The key idea of the statement is the focus on living in response to one's own needs, without projecting onto or taking introjects from others. It also expresses the idea that it is by fulfilling their own needs that people can help others do the same and create space for genuine contact; that is, when they "find each other, it's beautiful."
Text of "prayer"
I do my thing and you do your thing.
I am not in this world to live up to your expectations,
And you are not in this world to live up to mine.
You are you, and I am I,
and if by chance we find each other, it's beautiful.
If not, it can't be helped.
(Fritz Perls, "Gestalt Therapy Verbatim", 1969)
Impact and legacy
The prayer is well known in gestalt and psychotherapy circles, where it is generally taken as a summarizing statement of the philosophy of personal independence central to gestalt therapy. This philosophy still attracts critics, generally arguing that interpersonal relationships require real, hard work to maintain. Supporters counter that an attitude of independence does not refute this, but rather encourages people to realize that relationships need not be founded on obligation or expectation. The prayer remains popular in general culture, although the last line is sometimes omitted. In academic discussion, it sometimes acts as a starting point for debate around issues of autonomy and interdependence. It must be added, however, that it does not characterize Gestalt therapy in general, but rather Fritz Perls' personal attitude during the time at the Esalen Institute.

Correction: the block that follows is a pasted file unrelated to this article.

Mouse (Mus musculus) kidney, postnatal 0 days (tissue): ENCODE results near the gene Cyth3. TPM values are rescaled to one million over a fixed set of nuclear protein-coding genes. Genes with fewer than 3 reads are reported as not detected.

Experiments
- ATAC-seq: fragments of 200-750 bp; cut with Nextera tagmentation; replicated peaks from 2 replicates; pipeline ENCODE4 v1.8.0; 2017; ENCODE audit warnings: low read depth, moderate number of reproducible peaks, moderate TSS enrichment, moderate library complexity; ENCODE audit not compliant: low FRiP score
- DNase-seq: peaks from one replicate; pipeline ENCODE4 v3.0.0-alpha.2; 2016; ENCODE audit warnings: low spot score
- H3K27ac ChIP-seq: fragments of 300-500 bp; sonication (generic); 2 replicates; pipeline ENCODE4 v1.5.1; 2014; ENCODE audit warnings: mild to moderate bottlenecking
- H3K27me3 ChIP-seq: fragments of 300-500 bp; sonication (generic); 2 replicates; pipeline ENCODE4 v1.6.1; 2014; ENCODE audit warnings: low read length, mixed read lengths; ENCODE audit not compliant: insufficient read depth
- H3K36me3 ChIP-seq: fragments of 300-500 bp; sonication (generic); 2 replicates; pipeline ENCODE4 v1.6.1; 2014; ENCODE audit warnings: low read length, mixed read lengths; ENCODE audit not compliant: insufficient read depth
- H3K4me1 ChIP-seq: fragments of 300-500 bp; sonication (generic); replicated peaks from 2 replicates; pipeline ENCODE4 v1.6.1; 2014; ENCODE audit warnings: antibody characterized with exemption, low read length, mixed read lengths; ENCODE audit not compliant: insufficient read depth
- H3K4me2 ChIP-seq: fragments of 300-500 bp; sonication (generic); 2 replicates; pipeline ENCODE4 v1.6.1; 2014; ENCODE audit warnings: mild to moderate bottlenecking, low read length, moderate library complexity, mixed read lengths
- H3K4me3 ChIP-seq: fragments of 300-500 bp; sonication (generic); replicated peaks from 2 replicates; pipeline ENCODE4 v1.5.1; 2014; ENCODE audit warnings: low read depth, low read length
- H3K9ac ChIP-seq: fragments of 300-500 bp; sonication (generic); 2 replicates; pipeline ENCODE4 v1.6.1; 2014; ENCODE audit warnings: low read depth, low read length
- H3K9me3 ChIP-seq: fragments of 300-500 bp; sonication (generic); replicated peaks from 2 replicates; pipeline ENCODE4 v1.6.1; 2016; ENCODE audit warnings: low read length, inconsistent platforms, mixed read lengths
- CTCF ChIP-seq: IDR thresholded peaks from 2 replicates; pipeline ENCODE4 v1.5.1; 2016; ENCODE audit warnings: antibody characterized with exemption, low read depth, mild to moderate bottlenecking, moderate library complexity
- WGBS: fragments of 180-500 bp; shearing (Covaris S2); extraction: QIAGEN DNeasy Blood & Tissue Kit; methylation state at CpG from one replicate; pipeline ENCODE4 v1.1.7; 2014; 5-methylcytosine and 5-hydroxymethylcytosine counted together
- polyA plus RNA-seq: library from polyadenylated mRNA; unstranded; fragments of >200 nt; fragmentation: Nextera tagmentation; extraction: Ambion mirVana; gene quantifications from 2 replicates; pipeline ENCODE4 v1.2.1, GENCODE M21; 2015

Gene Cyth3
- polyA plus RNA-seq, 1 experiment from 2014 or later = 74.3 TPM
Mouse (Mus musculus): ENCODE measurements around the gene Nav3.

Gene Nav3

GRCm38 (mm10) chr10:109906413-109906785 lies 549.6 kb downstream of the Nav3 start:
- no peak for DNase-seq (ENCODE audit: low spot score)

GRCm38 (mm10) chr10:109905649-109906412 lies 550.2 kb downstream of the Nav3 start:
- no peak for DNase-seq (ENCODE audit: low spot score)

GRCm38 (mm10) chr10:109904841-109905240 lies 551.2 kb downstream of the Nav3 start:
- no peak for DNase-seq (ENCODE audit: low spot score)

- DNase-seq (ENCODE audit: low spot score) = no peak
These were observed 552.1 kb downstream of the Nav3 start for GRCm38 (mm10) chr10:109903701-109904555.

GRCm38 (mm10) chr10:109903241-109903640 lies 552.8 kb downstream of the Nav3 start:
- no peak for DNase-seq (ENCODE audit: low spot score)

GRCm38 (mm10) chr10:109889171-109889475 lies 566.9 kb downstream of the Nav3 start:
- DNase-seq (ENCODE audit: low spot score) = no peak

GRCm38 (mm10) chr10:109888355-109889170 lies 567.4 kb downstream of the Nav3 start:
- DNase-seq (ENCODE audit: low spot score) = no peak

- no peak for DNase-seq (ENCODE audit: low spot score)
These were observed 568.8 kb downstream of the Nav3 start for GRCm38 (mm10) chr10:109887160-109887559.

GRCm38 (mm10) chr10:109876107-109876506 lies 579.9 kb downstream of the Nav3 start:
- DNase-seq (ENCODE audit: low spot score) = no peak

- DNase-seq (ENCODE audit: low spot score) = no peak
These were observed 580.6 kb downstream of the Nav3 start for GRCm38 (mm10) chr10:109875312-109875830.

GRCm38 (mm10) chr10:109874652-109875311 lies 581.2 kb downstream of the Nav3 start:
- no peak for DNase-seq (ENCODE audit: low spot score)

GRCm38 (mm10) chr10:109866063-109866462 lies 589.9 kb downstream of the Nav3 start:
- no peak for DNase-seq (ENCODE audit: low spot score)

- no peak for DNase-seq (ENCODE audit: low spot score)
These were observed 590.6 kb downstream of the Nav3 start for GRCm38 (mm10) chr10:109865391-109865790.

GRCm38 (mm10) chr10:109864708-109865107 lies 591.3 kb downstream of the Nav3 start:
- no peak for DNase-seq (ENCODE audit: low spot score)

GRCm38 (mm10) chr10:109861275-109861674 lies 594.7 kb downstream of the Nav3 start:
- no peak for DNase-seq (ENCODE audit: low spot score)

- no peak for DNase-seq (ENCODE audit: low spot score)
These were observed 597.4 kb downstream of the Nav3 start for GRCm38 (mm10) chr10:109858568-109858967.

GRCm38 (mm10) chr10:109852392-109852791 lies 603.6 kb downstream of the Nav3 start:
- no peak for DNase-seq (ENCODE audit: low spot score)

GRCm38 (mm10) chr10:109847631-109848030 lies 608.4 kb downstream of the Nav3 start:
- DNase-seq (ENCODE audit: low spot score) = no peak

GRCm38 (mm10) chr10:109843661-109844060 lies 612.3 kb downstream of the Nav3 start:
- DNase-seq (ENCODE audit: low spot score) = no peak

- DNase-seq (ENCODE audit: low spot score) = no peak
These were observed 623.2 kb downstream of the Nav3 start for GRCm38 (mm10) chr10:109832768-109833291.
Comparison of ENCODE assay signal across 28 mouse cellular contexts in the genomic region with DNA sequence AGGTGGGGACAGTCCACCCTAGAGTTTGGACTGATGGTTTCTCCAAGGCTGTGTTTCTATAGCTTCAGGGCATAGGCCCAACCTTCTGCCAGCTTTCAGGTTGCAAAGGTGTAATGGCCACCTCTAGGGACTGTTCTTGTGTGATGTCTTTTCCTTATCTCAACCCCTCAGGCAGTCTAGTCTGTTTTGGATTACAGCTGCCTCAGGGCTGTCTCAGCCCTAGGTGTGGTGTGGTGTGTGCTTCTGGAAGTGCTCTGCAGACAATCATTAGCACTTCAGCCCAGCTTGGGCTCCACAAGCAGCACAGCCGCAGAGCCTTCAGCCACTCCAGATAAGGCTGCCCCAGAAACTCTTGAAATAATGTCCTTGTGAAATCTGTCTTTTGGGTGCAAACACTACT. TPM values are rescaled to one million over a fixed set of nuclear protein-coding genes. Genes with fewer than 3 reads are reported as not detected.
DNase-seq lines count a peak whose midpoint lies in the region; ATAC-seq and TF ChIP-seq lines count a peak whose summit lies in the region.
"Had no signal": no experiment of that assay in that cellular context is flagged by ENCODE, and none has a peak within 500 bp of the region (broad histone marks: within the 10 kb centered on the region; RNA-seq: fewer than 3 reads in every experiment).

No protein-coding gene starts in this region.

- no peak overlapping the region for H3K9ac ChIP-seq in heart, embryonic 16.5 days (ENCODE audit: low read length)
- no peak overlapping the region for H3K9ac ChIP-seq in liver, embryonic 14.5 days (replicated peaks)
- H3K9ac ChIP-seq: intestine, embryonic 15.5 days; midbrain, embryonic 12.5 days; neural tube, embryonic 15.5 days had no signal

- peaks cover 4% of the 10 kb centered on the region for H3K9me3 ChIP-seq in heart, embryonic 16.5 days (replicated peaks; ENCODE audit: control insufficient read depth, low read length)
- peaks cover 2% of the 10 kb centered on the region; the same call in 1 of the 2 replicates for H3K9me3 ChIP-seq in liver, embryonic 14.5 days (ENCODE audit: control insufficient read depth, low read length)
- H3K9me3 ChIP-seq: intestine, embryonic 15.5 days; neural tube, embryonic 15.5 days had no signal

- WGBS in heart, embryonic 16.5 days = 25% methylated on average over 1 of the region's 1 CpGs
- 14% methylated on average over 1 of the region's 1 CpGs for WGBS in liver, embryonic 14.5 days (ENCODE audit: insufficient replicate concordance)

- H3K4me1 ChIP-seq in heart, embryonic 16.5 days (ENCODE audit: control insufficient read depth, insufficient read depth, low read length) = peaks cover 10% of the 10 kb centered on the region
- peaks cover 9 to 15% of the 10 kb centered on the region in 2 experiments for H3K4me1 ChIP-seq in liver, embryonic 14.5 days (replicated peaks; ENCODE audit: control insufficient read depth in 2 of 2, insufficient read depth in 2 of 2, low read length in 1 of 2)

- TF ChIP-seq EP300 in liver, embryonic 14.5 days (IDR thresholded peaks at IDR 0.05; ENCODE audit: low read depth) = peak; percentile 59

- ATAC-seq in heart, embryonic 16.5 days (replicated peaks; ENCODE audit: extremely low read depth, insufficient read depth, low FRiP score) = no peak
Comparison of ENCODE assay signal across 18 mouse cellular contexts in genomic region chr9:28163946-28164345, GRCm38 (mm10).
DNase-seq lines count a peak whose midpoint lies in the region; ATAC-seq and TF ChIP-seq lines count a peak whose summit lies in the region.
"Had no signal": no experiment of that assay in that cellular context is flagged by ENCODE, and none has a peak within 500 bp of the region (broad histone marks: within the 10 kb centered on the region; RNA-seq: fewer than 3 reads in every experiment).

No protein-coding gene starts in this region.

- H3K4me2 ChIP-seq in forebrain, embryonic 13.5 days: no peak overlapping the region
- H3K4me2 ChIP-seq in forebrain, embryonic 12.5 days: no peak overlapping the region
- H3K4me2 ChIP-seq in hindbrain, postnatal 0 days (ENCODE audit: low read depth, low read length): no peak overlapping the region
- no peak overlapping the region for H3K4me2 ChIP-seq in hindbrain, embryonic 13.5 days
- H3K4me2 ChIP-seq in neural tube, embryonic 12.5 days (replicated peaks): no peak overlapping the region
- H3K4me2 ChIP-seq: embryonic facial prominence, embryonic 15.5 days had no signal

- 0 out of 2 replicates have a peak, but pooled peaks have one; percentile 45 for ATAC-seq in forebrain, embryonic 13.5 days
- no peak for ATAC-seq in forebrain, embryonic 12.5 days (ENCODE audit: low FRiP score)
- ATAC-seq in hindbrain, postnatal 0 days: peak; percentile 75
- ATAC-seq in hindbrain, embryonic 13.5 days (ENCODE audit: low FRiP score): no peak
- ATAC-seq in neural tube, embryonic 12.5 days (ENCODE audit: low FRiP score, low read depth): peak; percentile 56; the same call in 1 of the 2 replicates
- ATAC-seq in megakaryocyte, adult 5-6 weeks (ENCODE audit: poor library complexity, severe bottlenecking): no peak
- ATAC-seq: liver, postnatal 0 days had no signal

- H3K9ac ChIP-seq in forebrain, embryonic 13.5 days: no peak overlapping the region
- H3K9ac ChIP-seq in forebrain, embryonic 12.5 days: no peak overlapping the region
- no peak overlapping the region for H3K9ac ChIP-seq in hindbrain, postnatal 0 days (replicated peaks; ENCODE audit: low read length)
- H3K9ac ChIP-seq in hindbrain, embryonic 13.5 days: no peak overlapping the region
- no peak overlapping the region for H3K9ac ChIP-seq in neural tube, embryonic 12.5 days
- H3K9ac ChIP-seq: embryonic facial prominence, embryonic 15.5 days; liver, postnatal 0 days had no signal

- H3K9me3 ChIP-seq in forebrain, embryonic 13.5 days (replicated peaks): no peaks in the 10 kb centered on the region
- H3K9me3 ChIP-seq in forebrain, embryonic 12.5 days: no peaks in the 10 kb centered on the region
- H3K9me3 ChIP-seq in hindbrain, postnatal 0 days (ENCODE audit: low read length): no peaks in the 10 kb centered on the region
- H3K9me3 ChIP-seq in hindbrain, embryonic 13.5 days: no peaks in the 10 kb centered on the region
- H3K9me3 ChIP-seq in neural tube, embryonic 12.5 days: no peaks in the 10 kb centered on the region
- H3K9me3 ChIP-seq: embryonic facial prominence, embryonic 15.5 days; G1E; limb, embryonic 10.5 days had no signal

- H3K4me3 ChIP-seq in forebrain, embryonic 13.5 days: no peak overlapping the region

- Example of an individual omitting the last line
- Another example from a 1970s poster
- Dolliver, Robert H. (January 1981). "Reflections on Fritz Perls's Gestalt Prayer.". Personnel and Guidance Journal 59 (5): 311–13. doi:10.1002/j.2164-4918.1981.tb00556.x. Retrieved 2007-08-31.
- Crocker, S. F. (1983). "Truth and foolishness in the `gestalt prayer'.". The Gestalt Journal 6 (1): 4–16.
- Cadwallader, Eva H. (July 1984). "Values in Fritz Perls's Gestalt Therapy: On the Dangers of Half-Truths.". Counseling and Values 28 (4): 192–201. doi:10.1002/j.2161-007x.1984.tb00669.x.